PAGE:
Louis W. Hensler III (Regent U. School of Law) has posted Torts as Fouls: What Sports at a Fundamentalist Christian University Taught Me About the Nature of Tort Law. The abstract follows.
This essay is largely a response to John C.P. Goldberg & Benjamin C. Zipursky, Torts as Wrongs, 88 Tex. L. Rev. 917, 918 (2010). I propose a refinement of Goldberg and Zipursky’s vision. In my view, tort is better seen, not as recourse for “wrongs,” but rather as sanction for “fouls.” In other words, tort merely forces the rule-breaker to consider the consequences of his conduct rather than prohibiting the conduct altogether by a punitive sanction. I believe this refinement solves some of the problems presented by Goldberg and Zipursky’s approach.
I first started thinking about the distinction between providing recourse against a wrongdoer and sanctioning a rule breaker while I was a participant and spectator in the intramural sports program at a fundamentalist Christian university where the intentional foul (e.g., to stop the clock while time was running out in a basketball game) was not allowed. This approach seemed generally consistent with the overarching philosophy of the school – all conduct was either right or wrong. Violating rules was wrong. Intentionally violating rules, even with a willingness to accept the sanction provided by the rules of the game, was wrong. The intentional foul was an implicit rejection of moral absolutes and acceptance of moral pragmatism. I never quite came to fully accept that view of the intentional foul. I believe that it is possible to violate the rules of the game, even intentionally, without necessarily running afoul of fundamental morality. I feel the same way about torts. I believe that tort sanctions behavior, not because that behavior necessarily is “wrong,” but simply because recourse is necessary to re-level the playing field, so to speak. With regard to torts, anyway, Goldberg and Zipursky appear to agree with the administrators at my fundamentalist Christian school – torts are not merely fouls, they are actually “wrongs.”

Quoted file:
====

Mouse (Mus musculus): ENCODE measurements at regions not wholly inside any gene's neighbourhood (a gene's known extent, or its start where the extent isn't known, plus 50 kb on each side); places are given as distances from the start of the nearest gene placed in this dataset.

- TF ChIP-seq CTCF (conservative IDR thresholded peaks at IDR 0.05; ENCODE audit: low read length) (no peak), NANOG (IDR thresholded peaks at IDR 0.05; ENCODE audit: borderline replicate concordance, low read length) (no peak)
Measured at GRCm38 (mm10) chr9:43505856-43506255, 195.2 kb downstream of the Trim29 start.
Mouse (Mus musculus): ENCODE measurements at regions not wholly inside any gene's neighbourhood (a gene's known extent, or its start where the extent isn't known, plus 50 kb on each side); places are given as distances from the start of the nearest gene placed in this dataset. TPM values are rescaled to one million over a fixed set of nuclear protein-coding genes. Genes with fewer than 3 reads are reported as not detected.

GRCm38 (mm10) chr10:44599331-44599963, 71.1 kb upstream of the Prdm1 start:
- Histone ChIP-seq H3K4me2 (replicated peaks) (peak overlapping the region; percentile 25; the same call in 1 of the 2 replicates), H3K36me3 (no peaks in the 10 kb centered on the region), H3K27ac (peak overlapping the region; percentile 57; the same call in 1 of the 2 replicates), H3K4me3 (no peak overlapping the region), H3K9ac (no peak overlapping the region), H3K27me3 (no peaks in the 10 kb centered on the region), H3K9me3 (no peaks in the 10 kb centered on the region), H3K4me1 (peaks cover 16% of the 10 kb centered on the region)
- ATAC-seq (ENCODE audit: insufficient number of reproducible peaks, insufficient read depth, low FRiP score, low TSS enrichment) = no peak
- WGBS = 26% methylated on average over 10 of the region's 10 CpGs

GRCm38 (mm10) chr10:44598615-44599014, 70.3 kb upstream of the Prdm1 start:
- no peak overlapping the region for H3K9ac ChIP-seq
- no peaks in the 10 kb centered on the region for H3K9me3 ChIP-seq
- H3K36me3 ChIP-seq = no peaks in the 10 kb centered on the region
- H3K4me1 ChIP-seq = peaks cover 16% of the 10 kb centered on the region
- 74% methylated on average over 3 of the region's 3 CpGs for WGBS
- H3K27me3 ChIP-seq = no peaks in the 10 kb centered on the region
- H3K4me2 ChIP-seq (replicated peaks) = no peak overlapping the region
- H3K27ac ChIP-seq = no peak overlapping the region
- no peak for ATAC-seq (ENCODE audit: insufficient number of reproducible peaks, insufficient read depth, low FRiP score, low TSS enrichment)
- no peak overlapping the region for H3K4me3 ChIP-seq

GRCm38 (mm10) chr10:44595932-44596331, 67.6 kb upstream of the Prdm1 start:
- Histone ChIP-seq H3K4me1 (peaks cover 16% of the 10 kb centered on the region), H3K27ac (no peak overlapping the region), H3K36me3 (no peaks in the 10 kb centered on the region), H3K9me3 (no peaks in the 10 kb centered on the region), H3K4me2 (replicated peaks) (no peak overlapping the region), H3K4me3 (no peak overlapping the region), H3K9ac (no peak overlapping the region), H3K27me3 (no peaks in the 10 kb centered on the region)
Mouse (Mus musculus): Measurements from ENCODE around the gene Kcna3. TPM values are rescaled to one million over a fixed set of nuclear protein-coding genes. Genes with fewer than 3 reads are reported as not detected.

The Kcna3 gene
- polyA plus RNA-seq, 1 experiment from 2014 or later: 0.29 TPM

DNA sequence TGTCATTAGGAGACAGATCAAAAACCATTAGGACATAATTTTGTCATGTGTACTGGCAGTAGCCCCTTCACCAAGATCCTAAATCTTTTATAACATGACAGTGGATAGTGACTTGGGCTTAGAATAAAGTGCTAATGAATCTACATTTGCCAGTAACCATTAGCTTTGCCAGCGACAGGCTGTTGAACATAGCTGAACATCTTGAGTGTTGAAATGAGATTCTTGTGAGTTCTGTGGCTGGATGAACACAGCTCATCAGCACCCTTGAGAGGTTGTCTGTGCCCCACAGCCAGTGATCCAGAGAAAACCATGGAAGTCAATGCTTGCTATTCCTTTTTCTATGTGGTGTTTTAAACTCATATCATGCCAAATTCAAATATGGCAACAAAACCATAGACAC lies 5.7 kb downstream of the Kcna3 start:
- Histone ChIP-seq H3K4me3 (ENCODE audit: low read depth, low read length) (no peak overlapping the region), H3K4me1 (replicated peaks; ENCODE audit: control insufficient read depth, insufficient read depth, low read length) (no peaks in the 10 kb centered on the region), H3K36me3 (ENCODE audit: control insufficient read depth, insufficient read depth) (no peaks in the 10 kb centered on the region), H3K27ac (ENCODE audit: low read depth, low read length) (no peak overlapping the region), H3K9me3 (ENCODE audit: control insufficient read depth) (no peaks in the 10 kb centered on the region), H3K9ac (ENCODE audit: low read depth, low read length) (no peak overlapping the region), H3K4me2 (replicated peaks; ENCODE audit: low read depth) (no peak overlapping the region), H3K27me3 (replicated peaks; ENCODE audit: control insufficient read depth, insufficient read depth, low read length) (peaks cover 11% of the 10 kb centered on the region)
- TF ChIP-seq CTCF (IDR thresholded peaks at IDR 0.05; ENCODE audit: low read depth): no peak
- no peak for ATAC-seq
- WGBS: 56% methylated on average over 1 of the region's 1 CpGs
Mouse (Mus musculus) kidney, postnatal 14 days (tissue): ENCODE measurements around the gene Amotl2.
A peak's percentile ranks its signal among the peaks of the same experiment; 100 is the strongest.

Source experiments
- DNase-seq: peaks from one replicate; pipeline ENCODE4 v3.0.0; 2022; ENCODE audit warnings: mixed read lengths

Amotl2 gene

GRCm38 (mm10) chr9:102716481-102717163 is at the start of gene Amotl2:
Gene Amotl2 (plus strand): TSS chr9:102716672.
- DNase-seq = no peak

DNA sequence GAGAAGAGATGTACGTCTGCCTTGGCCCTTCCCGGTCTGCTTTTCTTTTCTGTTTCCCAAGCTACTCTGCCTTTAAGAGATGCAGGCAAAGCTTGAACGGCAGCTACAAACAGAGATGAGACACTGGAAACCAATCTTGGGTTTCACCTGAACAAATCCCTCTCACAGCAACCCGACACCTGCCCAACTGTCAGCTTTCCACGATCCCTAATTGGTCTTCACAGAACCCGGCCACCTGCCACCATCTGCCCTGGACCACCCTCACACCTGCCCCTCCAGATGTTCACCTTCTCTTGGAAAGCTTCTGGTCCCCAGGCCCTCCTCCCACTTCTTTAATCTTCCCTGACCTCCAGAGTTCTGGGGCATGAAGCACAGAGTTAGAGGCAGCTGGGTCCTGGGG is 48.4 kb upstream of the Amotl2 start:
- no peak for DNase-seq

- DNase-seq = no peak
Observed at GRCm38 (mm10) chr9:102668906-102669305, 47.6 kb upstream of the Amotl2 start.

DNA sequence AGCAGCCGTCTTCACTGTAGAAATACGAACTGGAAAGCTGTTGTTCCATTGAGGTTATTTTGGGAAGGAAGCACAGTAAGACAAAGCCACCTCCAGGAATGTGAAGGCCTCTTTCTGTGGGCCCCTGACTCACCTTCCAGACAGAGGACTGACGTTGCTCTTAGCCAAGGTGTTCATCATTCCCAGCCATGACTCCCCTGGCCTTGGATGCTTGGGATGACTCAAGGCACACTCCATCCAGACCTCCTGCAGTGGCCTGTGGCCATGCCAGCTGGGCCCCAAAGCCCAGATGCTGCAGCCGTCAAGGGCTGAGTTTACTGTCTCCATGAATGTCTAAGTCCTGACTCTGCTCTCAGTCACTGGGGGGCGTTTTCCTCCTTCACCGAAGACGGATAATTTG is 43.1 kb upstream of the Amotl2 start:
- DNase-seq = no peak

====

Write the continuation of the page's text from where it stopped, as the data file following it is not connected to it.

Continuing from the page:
This essay is divided into three parts; the first part briefly describes Goldberg and Zipursky’s vision of torts as “wrongs.” The second part of this essay spells out my contrasting vision of torts as “fouls.” Finally, part three explains why viewing torts as “fouls” is superior to seeing torts as “wrongs.”